In the centre of the Royal Palace compound stands the Phimeanakas (described as a "Tower of Gold") which rises on three levels to over 30m high. Legend has it that King Suryavarman used to sleep here with his lover, a serpent woman.
The construction of the Royal Palace was probably begun by Rajendravarman in the 10th century, enlarged by Suryavarman I in the 11th century and totally rebuilt by Jayavarman VII in the 12th century-13th century. This 34-acre area is bounded by a laterite wall - 16ft (5m) high, 807ft (246m) long from north to south and 1920ft (585m) from east to west - that in turn is surrounded by a moat. The main east entrance is from the Terrace of the Elephants from a gopuram (gateway). In the centre of the compound stands the Phimeanakas (described as a "Tower of Gold") which rises on three levels to over 30m high. Legend has it that King Suryavarman used to sleep here with his lover, a serpent woman.
Sitting to the north of Phimeanakas is Srah Srei (Women's Bath), a large pond worth more than a cursory glance. Look for the detailed sea life carved into the walls of sandstone that form the edge of the pond. Creatures include crabs, giant lizards and fish, along with the mandatory crocodiles.
The Khleangs are two buildings of unknown purpose on the east side of the Royal Square in Angkor Thom, located just behind the twelve towers of Prasat Suor Prat and separated by the royal route that leads from the Royal Palace to the Victory Gate. While the two appear to have been constructed as a set, that isn't the case. The northern Khleang was built first, by Jayaviravarman, with the southern following later during the reign of Suryavarman I, but was never finished.
Their actual purpose is a bit of a mystery, though given the name means "storeroom" it has been suggested that they were used to, well, store things — perhaps even people in the form of visiting foreign dignitaries.
The dozen Suor Prat towers stand directly opposite the Royal Palace enclosure and are placed symmetrically on either side of the royal road leading from the Victory gate to the Elephant Terrace.
Suor Prat is believed to date to the early 13th century during the reign of Indravarman II. The purpose of the towers remains unknown. The name Prasat Suor Prat means "temple of the tightrope walkers" and one story suggests that the towers were used for conflict mediation. Squabbling parties were required to sit in separate towers, apparently for days, until whichever party was in the wrong got sick, while the party in the right would display no signs of sickness. Another story suggests the towers were used as anchors for tightrope artists and other performers, though building a dozen brick towers to support a tightrope performance seems excessive — even by Angkorian standards!
Stretching for a full 300m from the Baphuon all the way to the Terrace of the Leper King, the photogenic Terrace of the Elephants surveys the Royal Square of Angkor Thom. As the name suggests, it's carved with lots of elephants and was used by Angkor's king Jayavarman VII as a platform from which to view his victorious returning army.
The 3m-high terrace includes five staircases — one at the north and south end and three running along its length, with the central set of stairs being the largest. In between the staircases, the wall is decorated with elephants and their mahouts in hunting scenes, along with a generous sprinkling of garudas and lion-like creatures.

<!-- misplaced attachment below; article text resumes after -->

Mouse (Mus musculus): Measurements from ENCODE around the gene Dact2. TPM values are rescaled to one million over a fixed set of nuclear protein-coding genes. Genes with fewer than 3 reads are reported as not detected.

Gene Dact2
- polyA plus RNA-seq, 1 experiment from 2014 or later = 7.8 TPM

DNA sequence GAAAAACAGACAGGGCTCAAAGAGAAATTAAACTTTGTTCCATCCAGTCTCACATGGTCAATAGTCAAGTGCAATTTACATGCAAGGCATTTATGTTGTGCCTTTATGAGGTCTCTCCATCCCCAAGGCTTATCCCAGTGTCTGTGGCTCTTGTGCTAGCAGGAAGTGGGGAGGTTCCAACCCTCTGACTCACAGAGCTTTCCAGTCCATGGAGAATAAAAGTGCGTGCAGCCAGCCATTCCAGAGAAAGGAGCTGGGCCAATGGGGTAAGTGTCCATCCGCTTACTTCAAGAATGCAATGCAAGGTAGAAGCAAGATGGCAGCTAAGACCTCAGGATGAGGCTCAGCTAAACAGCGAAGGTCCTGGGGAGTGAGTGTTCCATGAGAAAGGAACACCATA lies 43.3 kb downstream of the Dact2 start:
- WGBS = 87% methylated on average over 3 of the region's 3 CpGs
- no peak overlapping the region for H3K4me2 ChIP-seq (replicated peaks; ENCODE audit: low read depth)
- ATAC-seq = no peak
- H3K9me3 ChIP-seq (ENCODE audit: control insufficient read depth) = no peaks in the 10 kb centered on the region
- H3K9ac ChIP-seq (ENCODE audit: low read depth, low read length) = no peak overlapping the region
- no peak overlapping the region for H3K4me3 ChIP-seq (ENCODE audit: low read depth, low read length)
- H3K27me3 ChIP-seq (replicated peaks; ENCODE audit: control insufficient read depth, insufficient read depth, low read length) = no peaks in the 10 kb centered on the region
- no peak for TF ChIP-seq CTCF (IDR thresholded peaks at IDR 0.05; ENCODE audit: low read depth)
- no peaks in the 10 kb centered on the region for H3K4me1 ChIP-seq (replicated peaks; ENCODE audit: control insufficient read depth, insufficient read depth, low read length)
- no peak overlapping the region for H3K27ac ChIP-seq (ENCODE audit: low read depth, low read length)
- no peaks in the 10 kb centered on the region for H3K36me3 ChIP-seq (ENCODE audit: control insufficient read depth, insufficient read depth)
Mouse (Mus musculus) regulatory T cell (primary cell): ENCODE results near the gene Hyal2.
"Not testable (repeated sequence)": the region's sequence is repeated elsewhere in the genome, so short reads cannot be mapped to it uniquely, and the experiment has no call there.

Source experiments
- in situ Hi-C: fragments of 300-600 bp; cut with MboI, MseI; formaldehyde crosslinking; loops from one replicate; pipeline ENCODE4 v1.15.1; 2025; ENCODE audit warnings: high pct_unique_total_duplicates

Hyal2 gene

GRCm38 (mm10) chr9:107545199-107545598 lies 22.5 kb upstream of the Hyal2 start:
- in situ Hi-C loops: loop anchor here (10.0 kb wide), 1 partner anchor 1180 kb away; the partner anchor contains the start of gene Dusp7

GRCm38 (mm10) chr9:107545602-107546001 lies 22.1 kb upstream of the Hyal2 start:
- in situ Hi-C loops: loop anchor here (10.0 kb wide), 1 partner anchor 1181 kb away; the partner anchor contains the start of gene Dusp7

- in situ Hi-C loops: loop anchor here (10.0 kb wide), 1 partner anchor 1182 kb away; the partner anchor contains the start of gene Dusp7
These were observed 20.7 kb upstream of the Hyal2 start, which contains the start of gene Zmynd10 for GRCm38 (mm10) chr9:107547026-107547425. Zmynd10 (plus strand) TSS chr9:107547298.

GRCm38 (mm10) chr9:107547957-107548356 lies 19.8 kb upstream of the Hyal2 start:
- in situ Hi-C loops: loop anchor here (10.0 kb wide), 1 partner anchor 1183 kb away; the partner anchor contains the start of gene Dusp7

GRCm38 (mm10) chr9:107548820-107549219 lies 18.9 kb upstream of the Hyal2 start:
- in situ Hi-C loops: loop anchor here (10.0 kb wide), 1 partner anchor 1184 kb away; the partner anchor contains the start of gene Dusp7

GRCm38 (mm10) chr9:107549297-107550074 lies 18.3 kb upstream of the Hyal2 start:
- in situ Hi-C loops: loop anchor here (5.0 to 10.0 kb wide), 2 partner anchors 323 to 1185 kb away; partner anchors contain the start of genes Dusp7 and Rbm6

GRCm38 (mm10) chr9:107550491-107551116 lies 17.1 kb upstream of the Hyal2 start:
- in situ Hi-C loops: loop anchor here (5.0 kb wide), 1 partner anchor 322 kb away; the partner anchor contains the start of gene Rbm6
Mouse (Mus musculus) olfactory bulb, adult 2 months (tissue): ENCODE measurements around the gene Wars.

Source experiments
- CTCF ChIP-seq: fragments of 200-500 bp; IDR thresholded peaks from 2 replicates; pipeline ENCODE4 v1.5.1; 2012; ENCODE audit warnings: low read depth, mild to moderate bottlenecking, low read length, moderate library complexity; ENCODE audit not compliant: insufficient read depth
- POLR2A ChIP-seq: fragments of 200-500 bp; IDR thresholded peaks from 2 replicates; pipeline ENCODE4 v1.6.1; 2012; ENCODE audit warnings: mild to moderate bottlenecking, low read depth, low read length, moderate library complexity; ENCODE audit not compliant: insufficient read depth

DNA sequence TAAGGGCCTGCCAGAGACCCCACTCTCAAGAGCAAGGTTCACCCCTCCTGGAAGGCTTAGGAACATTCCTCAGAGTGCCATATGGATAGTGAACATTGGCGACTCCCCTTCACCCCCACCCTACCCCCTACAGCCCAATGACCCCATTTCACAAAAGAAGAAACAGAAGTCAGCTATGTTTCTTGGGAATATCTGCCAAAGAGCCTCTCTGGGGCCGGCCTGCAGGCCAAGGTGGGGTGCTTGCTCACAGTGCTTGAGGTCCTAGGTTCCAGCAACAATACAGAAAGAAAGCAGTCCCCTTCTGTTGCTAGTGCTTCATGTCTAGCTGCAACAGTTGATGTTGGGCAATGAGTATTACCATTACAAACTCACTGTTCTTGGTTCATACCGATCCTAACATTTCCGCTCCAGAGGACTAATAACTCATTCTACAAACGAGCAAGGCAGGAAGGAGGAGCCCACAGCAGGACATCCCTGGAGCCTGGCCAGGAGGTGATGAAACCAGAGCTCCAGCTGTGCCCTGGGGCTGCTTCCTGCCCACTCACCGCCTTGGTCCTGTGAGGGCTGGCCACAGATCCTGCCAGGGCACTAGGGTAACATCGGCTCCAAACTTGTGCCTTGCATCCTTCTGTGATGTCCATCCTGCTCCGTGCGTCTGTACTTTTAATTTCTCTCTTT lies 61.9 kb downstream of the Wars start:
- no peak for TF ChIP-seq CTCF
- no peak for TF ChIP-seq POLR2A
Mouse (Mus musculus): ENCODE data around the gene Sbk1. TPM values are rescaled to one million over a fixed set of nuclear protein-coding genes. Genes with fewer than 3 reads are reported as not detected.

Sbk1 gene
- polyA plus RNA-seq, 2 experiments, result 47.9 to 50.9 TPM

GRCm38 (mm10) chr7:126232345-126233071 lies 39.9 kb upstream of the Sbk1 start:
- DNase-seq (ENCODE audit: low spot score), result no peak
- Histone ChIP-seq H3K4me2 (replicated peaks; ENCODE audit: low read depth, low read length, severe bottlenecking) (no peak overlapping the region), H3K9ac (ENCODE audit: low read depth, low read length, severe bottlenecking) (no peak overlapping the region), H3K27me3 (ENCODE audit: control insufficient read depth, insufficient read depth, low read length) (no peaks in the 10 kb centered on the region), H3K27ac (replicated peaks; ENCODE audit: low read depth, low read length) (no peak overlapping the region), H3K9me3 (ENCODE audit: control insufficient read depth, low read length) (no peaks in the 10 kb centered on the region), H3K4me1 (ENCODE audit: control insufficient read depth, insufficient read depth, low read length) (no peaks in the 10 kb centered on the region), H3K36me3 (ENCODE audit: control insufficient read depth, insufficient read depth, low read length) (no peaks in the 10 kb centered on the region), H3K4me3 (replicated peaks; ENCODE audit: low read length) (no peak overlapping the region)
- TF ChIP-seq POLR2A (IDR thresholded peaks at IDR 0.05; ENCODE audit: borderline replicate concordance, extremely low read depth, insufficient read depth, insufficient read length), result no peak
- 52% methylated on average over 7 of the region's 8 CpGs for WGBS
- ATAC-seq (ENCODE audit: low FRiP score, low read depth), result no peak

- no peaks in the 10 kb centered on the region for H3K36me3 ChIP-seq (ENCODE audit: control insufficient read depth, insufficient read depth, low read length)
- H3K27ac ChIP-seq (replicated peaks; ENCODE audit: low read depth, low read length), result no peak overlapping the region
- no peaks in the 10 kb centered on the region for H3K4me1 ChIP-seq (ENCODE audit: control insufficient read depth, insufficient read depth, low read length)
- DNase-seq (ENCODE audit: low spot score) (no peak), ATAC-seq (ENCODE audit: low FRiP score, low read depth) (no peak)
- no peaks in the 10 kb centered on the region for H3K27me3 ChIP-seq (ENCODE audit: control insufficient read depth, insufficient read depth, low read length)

The Elephant Terrace once supported the royal reception area and the many garudas and lion-like figures were intended to give the impression that the royal entourage, shaded by their parasols and gold-topped pavilions, were being held aloft in the heavens.
Erected around 1060 during the reign of King Udayadityavarman II, the Baphuon was situated just to the south of the Royal enclosure and was easily the largest temple of its time. It consists of a long, narrow entry path boosted by columns. The main structure would have been the tallest of the monuments at Angkor and is a three-tiered temple mountain built as the state temple of Udayadityavarman II dedicated to the Hindu God Shiva.
Work to repair the Baphuon started in the 1960s when the monument's 300,000 stones were dismantled and each one's unique position meticulously recorded by the Ecole Francaise d'Extreme-Orient (EFEO). Then the 70s — war and the Khmer Rouge — descended and for more than two decades work was suspended. During this hiatus, virtually all the supporting paperwork save some photos of the temple were lost, leaving the restorers in the unenviable situation of trying to assemble possibly the world's largest jigsaw puzzle. Work was still being carried out when I visited in December 2008.
These are the "libraries", a common feature of Khmer temple architecture, but their true purpose remains unknown. Most likely they functioned broadly as religious shrines rather than strictly as repositories of manuscripts. Freestanding buildings, they were normally placed in pairs on either side of the entrance to an enclosure, opening to the west.
The Bayon was revealed as a three-tiered pyramid temple after being cleared of overgrowth, with the central tower stretching to 45m in height and 25m in diameter. This central tower is topped with the largest examples of the all-facing, all-seeing enigmatic faces that litter the temple throughout.
Originally the Bayon was comprised of 54 towers, each of which supported four faces — one looking to each point of the compass. Today, 49 towers remain. Theories behind the meaning of the faces have surmised that the sculptures represented King Jayavarman VII as a god-king and suggest that the 54 towers represent the 54 provinces of the realm, with the king's face looking over the entire country.